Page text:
The controversy about Ethan Bronner and his son goes deeper than the New York Times’ coverage of the Middle East.
I accept the argument that Bronner’s reporting is likely to be affected by those he lives and works with on a daily basis and by his son’s enlistment in the IDF.
But isn’t this the problem at the root of all journalism when it comes to covering conflict? The idea of "objective" journalism, after all, has always been a bit of a pipe dream, given that humans are involved. Isn’t the answer here not necessarily an Arab journalist to provide balance, but instead perhaps…an Eskimo? That is, someone at a remove, whose outlook isn’t already imprinted with a narrative?
For the most part Americans or Brits are reporting on the action in Afghanistan and Iraq (or, if not Americans, they are reporting to American editors). C.J. Chivers, a very able journalist for the TImes, is a former marine. He’s a guy you’d want in your foxhole. His pieces on the action in Afghanistan are gripping and heartbreaking. But he’s only telling one side of the story.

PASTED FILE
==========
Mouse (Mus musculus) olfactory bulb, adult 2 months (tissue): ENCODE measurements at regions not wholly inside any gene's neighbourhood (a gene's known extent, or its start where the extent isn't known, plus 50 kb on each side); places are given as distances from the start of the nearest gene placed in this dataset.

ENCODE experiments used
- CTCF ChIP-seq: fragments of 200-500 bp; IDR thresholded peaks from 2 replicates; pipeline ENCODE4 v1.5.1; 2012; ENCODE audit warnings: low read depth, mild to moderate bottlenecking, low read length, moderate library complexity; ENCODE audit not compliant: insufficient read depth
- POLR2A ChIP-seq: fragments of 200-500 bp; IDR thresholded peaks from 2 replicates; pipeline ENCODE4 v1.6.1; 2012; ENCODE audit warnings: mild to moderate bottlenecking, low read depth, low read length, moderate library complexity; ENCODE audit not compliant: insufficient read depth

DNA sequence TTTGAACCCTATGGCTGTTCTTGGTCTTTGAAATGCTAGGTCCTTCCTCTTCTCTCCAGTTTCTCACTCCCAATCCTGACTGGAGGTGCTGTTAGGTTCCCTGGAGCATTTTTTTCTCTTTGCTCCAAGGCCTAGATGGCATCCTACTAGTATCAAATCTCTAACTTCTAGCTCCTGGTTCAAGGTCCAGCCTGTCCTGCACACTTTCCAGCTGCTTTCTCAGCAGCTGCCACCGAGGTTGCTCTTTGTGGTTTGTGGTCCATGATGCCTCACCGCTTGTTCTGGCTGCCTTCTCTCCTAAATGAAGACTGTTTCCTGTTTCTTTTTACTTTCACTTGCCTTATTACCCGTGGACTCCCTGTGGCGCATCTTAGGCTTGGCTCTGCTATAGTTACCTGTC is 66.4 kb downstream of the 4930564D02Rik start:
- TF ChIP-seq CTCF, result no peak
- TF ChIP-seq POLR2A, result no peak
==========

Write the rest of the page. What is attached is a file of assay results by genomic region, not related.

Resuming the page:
This is the fallacy of the "embedded journalist" practice — you’re going to identify with the guys who speak your language and who are saving your skin.
The only journalist I can think of who actually made an attempt to cross enemy lines and tell their side was the Australian Wilfred Burchett.
Burchett was the first western journalist to venture into Hiroshima after the bomb. He was the first to file copy describing the horrors of radiation sickness. He was summarily thrown out of Japan by the U.S. authorities, and William Laurence of the New York Times went on to refute the notion of radiation sickness — and won a Pulitzer. (From Common Dreams: the coverup that won a Timesman a Pulitzer).
Burchett later traveled to North Korea and North Vietnam and described the wars from their vantage points.
He was decried as a traitor.
Maybe he was; depends on what side you’re on.
Voskamp is editor of the Block Island Times.